Navigating the Transition
Even though we knew we were a strong cultural match, there’s always going to be some anxiety around change. Forefront’s onboarding process was such a relief in that respect. Having done this dozens of times before, they really have it down to a science. Everybody in my practice was impressed—they came in and set up at one of the local hotels, splitting us up into staff members and providers so they could explain exactly what the benefit structures were, how you sign up for things, all of the details we needed to make the transition as efficiently and painlessly as possible.
The onboarding team was knowledgeable and efficient, certainly, but what stood out to me most was how they focused on making my group feel comfortable with the transition. It wasn’t some big, bad, ugly corporation coming in with people in black suits everywhere. It was more like, “We’re a family, you guys are a family. Both families are going to get a little bit bigger, so we’re here to see how we can help with that.”
That’s only one aspect of the transition, of course. Another is the switch from making unilateral decisions in your practice to being a part of a larger group, which is a challenging concept for some practice founders. I actually did not find it difficult. I really felt the opportunity— and not only opportunity, the invitation—to influence the overall group practice. There are definitely things that Forefront does better that we’ve incorporated into Advanced Dermatology. But there are also things we’d been doing pretty well that Forefront was interested in incorporating. And I think that’s when you know it’s a true partnership.
My experience running for Forefront’s physician board is another great example of that two-way partnership—and of their commitment to physician leadership overall. At the first shareholder meeting I went to after I joined, our four board-certified dermatologist leaders encouraged me to throw my hat in the ring for a spot on the board.
So here’s this new dermatologist from, at that point in time, the southernmost practice in Forefront, being allowed to join this longstanding group of leaders. In many practices—probably most!—they would have wanted to keep the decision-making power concentrated. But they thought, “Hey, if we’re going to keep growing in the Southeast, then we need to have some representation on the board from that area of the country.” That interest in diverse geographical representation speaks highly of the integrity of the group. And for my part, it’s been really gratifying to visit with dermatologists from Wisconsin, Michigan, Kentucky… Working through challenges is so much more productive when we consider different perspectives to arrive at the right decision.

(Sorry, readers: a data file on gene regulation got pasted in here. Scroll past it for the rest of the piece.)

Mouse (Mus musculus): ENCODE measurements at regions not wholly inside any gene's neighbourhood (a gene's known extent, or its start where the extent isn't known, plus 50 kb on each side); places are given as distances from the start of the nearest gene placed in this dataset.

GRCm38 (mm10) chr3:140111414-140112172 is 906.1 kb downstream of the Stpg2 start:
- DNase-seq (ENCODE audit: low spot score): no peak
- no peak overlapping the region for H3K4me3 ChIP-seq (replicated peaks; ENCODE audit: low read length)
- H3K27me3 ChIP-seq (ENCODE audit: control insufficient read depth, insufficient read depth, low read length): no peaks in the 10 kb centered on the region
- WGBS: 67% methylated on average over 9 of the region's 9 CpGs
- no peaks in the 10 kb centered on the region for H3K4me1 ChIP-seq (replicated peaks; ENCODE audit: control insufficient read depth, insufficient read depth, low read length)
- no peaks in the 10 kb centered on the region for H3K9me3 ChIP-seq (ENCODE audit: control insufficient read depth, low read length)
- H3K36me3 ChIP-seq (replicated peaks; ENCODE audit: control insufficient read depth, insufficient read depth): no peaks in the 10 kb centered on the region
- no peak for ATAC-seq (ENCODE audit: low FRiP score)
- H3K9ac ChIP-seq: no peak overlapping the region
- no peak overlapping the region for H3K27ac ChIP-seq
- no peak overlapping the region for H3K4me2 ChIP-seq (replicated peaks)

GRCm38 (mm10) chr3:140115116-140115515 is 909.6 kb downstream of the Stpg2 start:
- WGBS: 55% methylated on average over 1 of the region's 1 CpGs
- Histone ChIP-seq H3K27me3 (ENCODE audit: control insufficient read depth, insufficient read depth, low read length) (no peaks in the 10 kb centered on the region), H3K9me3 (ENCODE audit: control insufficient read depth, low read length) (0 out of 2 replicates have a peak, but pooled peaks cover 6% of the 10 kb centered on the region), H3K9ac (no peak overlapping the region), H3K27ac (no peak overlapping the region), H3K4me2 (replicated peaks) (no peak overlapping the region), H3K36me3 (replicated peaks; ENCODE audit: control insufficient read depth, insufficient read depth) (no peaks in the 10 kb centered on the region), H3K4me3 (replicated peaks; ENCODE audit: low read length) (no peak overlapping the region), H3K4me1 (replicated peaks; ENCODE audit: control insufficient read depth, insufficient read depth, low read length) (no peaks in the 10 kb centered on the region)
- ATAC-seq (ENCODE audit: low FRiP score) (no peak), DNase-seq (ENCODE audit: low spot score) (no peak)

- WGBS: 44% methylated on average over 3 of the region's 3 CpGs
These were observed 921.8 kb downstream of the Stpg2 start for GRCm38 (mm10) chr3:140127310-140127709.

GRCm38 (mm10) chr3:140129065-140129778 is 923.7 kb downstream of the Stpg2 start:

COVID-19: A Test of Leadership
Nowhere was that diverse expertise more important than in crafting our initial COVID-19 response.
When you have over one hundred and eighty physicians across eighteen states—and more than a few with master’s degrees in public health—you have a lot of solid, well-grounded professional opinions about how to proceed during a pandemic. Forefront’s physician-led COVID-19 Taskforce, which was established at the very outset of the pandemic, took in those opinions along with the relevant research to come up with the most rational, best-informed plan for our operations going forward.
I’m proud of what we produced in the Taskforce. I see our collaboration from a personal angle, too. It would have been so much harder—intellectually and financially—to deal with something like this on my own without Forefront’s peer input and resources. The pandemic was in Michigan and Wisconsin before it was in Alabama, so we had early warning and early expertise from partners in those states about how to provide top-notch dermatological care while keeping our staff and our patients safe.
“Forefront figured that out right away. We needed to be prepared, we needed to protect patients, we needed to protect our staff, but we also needed to be available for our patients.”
Balancing Safety with Access
Part of that early guidance was that we needed to empty our lobbies so patients couldn’t pass the virus to each other. Another important protocol was that everyone had to wear N-95 masks so that we could diagnosis and treat patients, especially our most vulnerable, without exposing them or us to the disease. Forefront’s supply chain made it possible for us to get those masks very early on, allowing us to provide access to our patients.
In my view, we had—and have—a professional duty to make our patients feel comfortable so they don’t postpone or cancel much-needed checkups or treatment. We don’t want a melanoma to go undiagnosed because people are scared that they aren’t safe in our offices. Forefront figured that out right away. We needed to be prepared, we needed to protect patients, we needed to protect our staff, but we also needed to be available for our patients. Triaging dermatologic patients on the phone is just not adequate.
The Mission Behind the Care